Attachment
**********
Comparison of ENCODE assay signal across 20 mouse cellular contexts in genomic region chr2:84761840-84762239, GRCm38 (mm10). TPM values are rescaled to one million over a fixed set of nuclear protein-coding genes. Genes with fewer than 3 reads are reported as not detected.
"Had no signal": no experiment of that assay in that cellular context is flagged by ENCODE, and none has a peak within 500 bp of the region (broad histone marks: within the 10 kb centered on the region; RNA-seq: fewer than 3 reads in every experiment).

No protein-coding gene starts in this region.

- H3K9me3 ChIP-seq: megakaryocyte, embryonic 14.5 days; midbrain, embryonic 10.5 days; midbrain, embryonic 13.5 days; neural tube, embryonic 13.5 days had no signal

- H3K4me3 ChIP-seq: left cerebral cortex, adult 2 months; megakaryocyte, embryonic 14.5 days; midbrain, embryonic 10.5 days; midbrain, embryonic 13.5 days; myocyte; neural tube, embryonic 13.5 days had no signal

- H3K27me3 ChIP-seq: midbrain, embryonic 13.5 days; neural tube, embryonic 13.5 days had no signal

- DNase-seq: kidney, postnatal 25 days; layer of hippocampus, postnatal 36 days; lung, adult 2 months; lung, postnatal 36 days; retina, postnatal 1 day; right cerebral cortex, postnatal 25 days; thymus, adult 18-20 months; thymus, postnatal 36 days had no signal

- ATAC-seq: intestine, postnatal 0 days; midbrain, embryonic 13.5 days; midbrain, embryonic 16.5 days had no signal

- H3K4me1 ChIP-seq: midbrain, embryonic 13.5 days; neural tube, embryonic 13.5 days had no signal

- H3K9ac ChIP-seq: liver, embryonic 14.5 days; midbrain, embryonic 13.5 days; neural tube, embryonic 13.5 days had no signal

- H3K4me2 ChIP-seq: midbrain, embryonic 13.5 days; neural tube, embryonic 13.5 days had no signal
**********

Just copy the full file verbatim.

Comparison of ENCODE assay signal across 20 mouse cellular contexts in genomic region chr2:84761840-84762239, GRCm38 (mm10). TPM values are rescaled to one million over a fixed set of nuclear protein-coding genes. Genes with fewer than 3 reads are reported as not detected.
"Had no signal": no experiment of that assay in that cellular context is flagged by ENCODE, and none has a peak within 500 bp of the region (broad histone marks: within the 10 kb centered on the region; RNA-seq: fewer than 3 reads in every experiment).

No protein-coding gene starts in this region.

- H3K9me3 ChIP-seq: megakaryocyte, embryonic 14.5 days; midbrain, embryonic 10.5 days; midbrain, embryonic 13.5 days; neural tube, embryonic 13.5 days had no signal

- H3K4me3 ChIP-seq: left cerebral cortex, adult 2 months; megakaryocyte, embryonic 14.5 days; midbrain, embryonic 10.5 days; midbrain, embryonic 13.5 days; myocyte; neural tube, embryonic 13.5 days had no signal

- H3K27me3 ChIP-seq: midbrain, embryonic 13.5 days; neural tube, embryonic 13.5 days had no signal

- DNase-seq: kidney, postnatal 25 days; layer of hippocampus, postnatal 36 days; lung, adult 2 months; lung, postnatal 36 days; retina, postnatal 1 day; right cerebral cortex, postnatal 25 days; thymus, adult 18-20 months; thymus, postnatal 36 days had no signal

- ATAC-seq: intestine, postnatal 0 days; midbrain, embryonic 13.5 days; midbrain, embryonic 16.5 days had no signal

- H3K4me1 ChIP-seq: midbrain, embryonic 13.5 days; neural tube, embryonic 13.5 days had no signal

- H3K9ac ChIP-seq: liver, embryonic 14.5 days; midbrain, embryonic 13.5 days; neural tube, embryonic 13.5 days had no signal

- H3K4me2 ChIP-seq: midbrain, embryonic 13.5 days; neural tube, embryonic 13.5 days had no signal